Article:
Many venoms are acidic, and it is thus not surprising that acid-sensitive channels such as ASICs might contribute to venom-induced pain either through proton-mediated activation or indirectly as a result of inflammation-induced tissue acidification. However, despite the prominence of ASIC channels in pain pathways, only one venom component that directly activates ASICs has been described so far—MitTx, a 20.8 kDa heteromeric toxin complex from the Texas coral snake Micrurus tener tener [89]. MitTx is composed of a Kunitz- and a phospholipase A2-like protein and elicits large, non-inactivating currents from ASIC1- and ASIC3-containing channels, as well as sensitising ASIC2a homomers to protons [89]. Indeed, nocifensive licking responses elicited by intraplantar injection of MitTx were virtually abolished in ASIC1−/− mice, despite the injected concentration being orders of magnitude greater than the in vitro EC50 at ASIC1-containing channels (9.4–23.0 nM) [89]. While MitTx remains the only ASIC-activator toxin described to date, it is plausible that similar mechanisms are conserved across other species.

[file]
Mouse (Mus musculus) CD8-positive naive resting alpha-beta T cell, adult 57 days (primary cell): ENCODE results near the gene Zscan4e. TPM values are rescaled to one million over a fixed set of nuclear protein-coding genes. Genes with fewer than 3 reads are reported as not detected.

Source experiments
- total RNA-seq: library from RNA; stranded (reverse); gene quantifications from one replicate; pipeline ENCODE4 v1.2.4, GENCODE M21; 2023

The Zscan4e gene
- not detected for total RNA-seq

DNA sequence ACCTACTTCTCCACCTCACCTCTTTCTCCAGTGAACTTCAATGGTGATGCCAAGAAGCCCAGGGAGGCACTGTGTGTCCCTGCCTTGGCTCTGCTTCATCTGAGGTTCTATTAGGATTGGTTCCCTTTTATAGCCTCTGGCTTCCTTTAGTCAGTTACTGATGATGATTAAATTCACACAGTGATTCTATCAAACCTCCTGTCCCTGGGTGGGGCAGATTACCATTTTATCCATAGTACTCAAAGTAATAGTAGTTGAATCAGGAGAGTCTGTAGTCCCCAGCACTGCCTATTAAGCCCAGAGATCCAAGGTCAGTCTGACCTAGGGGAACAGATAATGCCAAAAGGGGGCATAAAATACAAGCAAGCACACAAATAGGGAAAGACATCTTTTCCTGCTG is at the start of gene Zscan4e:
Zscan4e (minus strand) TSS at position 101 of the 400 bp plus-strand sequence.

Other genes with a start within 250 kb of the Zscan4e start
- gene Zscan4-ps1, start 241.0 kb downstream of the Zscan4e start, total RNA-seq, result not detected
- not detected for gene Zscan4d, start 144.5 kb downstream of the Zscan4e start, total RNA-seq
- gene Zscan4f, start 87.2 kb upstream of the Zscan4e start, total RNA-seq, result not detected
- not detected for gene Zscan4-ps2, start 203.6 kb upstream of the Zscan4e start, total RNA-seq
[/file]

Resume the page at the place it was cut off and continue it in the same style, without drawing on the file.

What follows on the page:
7. Phospholipase A2

Arachnid, insect, cnidarians, and snake venoms are particularly rich sources of phospholipase A2 (PLA2), an enzyme that catalyses the hydrolysis of phospholipids to produce arachidonic acid and lysophosphatidic acid [90,91]. Conversion of arachidonic acid to eicosanoids and leukotrienes facilitates activation of sensory neurons via inflammatory signalling cascades. The toxicity of secreted venom phospholipases A2 can vary significantly, involving complex pharmacological activities that ultimately lead to neurotoxic and/or myotoxic effects. Venom-derived PLA2s can be divided into structurally and functionally distinct subtypes: the snake-venom derived type 1 and 2 PLA2s; type 3 from Heloderma suspectum, Heloderma horridum horridum and Apis mellifera; and type 4, which consists of 40–80 amino acid residue peptides that are secreted by some cone snails.